Bridgend Bridge

19th. Century


19th Century

Iron founding and coal mining developed in earnest at the beginning of the century, but Bridgend stood outside the southern limit of the coalfield and retained its essential agricultural market character, as well as being the shopping and business centre for the coal mining valleys. In 1830 the Bridgend Railway was opened: a horse-drawn tramway which branched from the Dyffryn Llynfi and Porthcawl Railway of 1828 and survived for 30 years bringing coal from the upper end of the Llynfi Valley.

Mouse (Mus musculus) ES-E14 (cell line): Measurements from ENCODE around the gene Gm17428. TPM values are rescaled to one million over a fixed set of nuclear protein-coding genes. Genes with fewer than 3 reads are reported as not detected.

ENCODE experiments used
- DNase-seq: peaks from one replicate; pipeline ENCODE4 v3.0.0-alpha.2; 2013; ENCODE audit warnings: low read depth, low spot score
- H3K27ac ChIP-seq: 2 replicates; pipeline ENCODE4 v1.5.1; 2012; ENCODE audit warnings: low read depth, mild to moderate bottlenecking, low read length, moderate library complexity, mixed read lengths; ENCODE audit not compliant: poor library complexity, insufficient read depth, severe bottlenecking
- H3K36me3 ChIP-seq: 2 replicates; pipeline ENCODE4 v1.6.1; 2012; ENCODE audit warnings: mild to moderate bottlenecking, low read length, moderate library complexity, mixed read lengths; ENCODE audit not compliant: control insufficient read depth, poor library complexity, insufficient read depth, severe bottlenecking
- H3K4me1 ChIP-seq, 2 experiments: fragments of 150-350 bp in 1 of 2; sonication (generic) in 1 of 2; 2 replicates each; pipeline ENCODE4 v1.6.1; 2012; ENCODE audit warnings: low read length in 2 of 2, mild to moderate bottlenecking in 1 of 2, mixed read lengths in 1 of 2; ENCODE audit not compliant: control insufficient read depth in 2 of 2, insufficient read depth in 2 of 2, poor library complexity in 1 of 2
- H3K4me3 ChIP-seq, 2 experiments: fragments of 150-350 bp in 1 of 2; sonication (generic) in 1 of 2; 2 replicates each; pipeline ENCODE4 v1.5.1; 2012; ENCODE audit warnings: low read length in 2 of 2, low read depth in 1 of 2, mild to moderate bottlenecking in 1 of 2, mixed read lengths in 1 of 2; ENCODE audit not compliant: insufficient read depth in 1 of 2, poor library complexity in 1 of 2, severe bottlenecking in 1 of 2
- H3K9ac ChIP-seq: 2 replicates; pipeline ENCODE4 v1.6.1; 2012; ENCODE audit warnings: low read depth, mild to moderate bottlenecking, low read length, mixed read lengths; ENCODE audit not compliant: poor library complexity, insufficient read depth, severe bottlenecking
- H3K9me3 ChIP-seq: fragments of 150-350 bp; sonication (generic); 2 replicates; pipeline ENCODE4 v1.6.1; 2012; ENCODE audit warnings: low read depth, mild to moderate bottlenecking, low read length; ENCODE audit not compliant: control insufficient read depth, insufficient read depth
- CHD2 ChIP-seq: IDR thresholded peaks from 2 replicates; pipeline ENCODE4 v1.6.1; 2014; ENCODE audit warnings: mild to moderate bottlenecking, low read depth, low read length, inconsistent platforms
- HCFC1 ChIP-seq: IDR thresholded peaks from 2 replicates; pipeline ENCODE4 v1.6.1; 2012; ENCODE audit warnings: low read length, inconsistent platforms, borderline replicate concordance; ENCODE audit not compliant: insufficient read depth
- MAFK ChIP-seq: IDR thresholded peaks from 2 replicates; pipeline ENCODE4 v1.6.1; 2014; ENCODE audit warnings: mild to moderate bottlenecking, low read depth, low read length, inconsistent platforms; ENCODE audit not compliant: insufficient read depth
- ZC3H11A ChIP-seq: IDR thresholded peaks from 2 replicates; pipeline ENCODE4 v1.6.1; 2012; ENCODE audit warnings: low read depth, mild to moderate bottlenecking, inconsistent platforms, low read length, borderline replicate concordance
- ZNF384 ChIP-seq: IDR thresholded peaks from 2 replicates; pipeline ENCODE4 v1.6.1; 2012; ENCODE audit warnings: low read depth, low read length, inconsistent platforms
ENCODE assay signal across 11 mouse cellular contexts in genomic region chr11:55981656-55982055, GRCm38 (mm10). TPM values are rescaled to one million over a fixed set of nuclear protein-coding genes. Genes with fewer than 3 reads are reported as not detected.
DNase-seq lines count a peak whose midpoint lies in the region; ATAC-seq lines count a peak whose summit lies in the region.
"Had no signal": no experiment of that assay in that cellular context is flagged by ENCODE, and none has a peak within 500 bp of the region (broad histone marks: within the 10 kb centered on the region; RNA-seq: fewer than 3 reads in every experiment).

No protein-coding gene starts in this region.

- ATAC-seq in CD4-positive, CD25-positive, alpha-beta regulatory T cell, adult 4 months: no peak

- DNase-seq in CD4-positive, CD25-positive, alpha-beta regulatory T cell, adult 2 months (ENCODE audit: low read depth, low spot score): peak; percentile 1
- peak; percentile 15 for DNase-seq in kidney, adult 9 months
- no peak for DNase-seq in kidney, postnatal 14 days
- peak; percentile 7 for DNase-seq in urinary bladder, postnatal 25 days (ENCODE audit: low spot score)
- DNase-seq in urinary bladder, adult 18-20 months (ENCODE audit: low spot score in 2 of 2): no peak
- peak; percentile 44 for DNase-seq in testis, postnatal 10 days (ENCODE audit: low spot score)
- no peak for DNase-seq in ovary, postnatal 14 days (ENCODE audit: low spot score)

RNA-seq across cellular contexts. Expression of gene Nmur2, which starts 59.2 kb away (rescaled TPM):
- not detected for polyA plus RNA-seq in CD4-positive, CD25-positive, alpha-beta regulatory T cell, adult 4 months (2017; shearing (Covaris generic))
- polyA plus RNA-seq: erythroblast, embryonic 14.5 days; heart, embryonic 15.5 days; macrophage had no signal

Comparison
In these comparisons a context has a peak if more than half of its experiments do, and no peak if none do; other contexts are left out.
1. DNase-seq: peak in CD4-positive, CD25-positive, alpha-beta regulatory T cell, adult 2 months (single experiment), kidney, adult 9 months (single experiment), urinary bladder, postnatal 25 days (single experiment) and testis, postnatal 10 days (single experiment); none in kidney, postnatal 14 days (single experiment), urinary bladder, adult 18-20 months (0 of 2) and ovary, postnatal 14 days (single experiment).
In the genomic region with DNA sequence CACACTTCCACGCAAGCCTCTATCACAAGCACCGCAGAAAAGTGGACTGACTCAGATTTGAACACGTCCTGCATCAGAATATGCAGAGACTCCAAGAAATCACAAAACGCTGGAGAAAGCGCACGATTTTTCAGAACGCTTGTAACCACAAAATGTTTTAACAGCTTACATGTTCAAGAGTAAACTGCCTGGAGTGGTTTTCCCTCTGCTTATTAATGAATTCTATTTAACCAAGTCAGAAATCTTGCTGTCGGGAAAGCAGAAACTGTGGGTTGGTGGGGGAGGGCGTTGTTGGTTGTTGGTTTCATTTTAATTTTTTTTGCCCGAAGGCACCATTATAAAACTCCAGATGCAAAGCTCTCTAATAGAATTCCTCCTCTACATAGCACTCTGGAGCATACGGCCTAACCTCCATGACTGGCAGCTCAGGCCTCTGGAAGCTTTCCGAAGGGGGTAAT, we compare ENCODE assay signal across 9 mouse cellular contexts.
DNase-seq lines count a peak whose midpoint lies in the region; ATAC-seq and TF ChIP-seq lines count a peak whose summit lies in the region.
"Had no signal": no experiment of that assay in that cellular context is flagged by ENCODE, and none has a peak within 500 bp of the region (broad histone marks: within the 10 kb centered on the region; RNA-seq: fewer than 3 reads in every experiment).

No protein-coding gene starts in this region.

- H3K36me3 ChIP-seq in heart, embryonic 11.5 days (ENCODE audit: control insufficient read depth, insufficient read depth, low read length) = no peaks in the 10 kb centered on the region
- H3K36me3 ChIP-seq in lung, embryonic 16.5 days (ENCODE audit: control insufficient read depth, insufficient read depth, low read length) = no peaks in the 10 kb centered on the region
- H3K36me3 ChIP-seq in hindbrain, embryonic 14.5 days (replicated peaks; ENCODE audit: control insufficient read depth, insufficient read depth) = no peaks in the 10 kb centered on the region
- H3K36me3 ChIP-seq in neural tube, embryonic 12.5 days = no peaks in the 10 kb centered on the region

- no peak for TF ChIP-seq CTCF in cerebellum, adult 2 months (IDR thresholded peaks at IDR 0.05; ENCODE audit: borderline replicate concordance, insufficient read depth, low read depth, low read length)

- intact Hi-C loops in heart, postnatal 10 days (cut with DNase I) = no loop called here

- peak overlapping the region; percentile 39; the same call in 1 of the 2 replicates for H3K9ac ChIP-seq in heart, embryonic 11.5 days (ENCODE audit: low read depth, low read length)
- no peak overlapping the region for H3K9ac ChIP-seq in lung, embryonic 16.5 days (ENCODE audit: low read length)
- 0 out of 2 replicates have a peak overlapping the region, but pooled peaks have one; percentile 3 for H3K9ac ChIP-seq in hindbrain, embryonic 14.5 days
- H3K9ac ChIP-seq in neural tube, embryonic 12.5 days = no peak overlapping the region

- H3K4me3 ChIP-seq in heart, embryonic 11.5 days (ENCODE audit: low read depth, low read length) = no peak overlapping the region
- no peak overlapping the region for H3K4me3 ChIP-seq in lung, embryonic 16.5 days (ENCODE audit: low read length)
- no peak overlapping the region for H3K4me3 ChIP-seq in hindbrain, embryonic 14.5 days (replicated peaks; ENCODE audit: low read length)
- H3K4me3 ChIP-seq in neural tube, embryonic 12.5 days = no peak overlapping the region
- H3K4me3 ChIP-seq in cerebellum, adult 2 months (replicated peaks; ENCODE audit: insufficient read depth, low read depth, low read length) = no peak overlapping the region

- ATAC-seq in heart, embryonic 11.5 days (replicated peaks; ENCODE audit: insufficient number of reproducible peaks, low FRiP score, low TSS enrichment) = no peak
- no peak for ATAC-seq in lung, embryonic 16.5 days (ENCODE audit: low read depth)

Brunel’s South Wales Railway opened its Bridgend station in 1850. The Vale of Glamorgan line of the Barry Railway was built in 1897.


New roads to Cowbridge and Aberkenfig together with a new traffic bridge in the 1820’s and 1830’s opened the town to more through traffic and much more trade ensued.


The area has also been an important centre of limestone quarrying and in particular for a famous building stone in a part of Bridgend known as Quarella. The last large building to be mainly constructed of this particular stone was St. Mary’s Church, Nolton, completed in 1887, with its tall spire added in 1898.